We're seeing some of the effects already, the study authors note—rates of many of the conditions associated with problem drinking, such as heart disease, stroke, high blood pressure, and cirrhosis, had previously decreased but had either become more prevalent or their decreases started to plateau during the study's timeframe. So, too, have fatal alcohol-related car accidents and injury-related emergency room visits increased. The link between the rise in alcohol use and the increase in obesity rates also warrants further investigation, the researchers write.

To combat the growing misuse of alcohol, researchers need to develop better prevention and intervention strategies for the general public. Education, too, is necessary—past studies have shown that pointing out the health risks of heavy drinking among college freshmen causes them to drink less and there are programs that can help pregnant women drink less. But policy makers and healthcare professionals need to be educated, too.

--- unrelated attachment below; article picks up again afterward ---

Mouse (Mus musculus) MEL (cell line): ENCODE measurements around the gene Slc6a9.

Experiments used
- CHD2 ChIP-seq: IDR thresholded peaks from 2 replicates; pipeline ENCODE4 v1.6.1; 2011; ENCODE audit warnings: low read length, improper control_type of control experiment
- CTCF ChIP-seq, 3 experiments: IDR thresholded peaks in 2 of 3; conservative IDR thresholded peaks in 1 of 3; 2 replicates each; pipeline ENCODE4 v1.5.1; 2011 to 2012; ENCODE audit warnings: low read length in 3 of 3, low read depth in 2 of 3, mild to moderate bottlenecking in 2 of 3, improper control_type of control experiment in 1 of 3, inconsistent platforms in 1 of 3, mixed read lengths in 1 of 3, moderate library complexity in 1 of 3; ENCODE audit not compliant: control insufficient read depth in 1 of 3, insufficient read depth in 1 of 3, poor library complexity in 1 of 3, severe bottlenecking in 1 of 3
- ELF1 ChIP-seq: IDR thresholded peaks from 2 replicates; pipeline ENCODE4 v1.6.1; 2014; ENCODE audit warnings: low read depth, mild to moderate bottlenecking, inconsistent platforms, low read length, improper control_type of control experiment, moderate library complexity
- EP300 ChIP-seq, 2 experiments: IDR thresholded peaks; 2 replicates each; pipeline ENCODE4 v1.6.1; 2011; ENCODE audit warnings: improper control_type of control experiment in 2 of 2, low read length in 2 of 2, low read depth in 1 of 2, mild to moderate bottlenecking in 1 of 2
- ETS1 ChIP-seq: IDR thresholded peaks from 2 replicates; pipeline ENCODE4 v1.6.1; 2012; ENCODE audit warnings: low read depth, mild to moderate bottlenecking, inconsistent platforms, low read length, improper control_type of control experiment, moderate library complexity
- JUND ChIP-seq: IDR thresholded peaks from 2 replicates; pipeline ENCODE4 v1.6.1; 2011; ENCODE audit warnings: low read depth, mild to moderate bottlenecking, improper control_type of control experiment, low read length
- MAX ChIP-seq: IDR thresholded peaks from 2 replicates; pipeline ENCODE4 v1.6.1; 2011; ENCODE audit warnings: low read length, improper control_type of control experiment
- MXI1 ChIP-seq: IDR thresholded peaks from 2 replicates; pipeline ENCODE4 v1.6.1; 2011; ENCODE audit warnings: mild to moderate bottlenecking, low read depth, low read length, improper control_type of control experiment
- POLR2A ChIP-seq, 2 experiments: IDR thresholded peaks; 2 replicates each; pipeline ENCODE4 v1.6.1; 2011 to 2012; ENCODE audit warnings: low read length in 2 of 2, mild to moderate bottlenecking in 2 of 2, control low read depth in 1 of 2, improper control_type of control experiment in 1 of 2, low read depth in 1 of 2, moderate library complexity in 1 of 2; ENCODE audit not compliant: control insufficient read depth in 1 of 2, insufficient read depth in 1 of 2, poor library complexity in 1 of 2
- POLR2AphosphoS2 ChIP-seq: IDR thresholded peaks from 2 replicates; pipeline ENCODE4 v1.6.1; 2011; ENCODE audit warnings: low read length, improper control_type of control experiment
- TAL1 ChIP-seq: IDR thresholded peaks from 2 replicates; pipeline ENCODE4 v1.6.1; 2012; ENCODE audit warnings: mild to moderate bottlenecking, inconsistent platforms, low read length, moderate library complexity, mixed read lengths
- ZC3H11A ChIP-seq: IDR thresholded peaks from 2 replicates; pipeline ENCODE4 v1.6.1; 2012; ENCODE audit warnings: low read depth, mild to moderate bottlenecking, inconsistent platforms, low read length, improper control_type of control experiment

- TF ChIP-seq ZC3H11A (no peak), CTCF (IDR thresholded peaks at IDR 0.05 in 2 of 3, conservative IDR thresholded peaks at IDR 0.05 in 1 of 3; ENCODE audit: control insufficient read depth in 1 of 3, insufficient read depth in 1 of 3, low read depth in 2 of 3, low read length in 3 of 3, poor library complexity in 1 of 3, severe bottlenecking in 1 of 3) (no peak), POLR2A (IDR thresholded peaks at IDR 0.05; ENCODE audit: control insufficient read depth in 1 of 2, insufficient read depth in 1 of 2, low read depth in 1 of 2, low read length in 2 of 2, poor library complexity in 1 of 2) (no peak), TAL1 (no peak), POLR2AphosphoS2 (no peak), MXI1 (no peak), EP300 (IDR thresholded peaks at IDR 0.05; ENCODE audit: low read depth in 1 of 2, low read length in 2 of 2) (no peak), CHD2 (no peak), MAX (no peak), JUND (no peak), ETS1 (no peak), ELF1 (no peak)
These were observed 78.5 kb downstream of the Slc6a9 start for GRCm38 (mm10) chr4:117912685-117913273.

Schuckit also tied in the healthcare debate and how the Republican efforts to repeal the Affordable Care Act might affect alcohol treatment. "It is worth noting the greater-than-average increases in AUDs and related conditions in individuals with less education and lower incomes because these individuals who drink often cannot afford insurance or might have policies that severely limit or do not cover alcohol-related treatments," he wrote, adding that "Most of the problems raised here will escalate further if as many as 23 million people lose health care benefits under a plan passed by the House of Representatives."

He concluded: "I believe there are people in the United States who are in situations where it is hard for them to mobilize themselves to work toward avoiding future health-related problems and who do not have the financial resources to pay for their care when they need it. My view is that if we ignore these problems, they will come back to us at much higher costs through emergency department visits, impaired children who are likely to need care for many years for preventable problems, and higher costs for jails and prisons that are the last resort for help for many."